In May 2018, Dorset’s Shire Hall in Dorchester reopened after a £2.9 million redevelopment as a new courthouse museum. Rose Wallis, Associate Director of the Regional History Centre, has worked on the project for two years as consultant historian and curator. Under the banner ‘justice in the balance’, the new museum promises to engage visitors with the history of crime, law, and punishment, and past and present efforts to achieve justice.
Leisure was a substantial part of the life of a Victorian lady. Leisure pursuits took place mostly in the domestic sphere, although attendance at theatres, concerts and flower shows increasingly brought leisured ladies into the public. Another undertaking of these ladies which brought them into the public arena was voluntary philanthropic work. Jane Howells explores the Salisbury Bazaars, where middle class local women sold the products of their leisured labour as a means of charitable fundraising.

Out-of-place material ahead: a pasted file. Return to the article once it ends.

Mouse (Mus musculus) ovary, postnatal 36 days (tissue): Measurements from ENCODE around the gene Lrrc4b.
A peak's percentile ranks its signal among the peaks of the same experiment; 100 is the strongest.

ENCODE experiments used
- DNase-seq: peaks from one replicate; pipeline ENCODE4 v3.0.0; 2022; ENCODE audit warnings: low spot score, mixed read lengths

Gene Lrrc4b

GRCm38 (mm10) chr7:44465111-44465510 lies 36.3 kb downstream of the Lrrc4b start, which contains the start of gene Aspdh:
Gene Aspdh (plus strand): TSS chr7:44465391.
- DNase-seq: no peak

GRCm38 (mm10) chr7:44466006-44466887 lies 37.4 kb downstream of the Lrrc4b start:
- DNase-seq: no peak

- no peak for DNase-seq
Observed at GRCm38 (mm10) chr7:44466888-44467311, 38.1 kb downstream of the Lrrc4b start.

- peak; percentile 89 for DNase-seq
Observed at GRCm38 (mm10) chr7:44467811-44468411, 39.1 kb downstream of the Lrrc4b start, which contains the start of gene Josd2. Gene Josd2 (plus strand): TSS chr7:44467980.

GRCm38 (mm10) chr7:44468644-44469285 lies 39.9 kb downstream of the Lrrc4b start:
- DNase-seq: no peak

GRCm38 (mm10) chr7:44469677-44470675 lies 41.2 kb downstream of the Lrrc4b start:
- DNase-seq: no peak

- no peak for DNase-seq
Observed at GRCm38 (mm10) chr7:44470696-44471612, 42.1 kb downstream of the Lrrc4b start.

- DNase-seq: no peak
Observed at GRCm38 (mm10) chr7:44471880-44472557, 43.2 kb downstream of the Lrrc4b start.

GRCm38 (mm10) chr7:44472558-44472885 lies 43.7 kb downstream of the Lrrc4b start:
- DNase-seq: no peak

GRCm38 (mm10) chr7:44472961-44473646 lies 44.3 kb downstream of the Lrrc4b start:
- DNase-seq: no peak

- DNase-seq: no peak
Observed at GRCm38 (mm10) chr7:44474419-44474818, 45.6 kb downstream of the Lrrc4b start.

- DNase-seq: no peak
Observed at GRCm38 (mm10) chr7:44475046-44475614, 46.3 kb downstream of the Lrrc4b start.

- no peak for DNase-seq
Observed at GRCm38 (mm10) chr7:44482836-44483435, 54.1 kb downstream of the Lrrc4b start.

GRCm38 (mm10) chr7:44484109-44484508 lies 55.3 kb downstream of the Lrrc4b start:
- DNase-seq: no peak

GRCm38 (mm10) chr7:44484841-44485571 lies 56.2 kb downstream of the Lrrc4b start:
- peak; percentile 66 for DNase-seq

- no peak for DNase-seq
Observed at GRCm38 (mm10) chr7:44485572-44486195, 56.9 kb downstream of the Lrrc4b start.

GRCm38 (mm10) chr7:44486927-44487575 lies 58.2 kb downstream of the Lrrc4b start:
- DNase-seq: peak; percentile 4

Being a Poor Law Guardian was an elected position which was open to certain middle and upper class women from 1869 and to women in general after 1894. The work was unpaid and in that sense similar to much work undertaken in the voluntary sector. Moira Martin examines the entry of women into one sphere of local government, the administration of Poor Relief.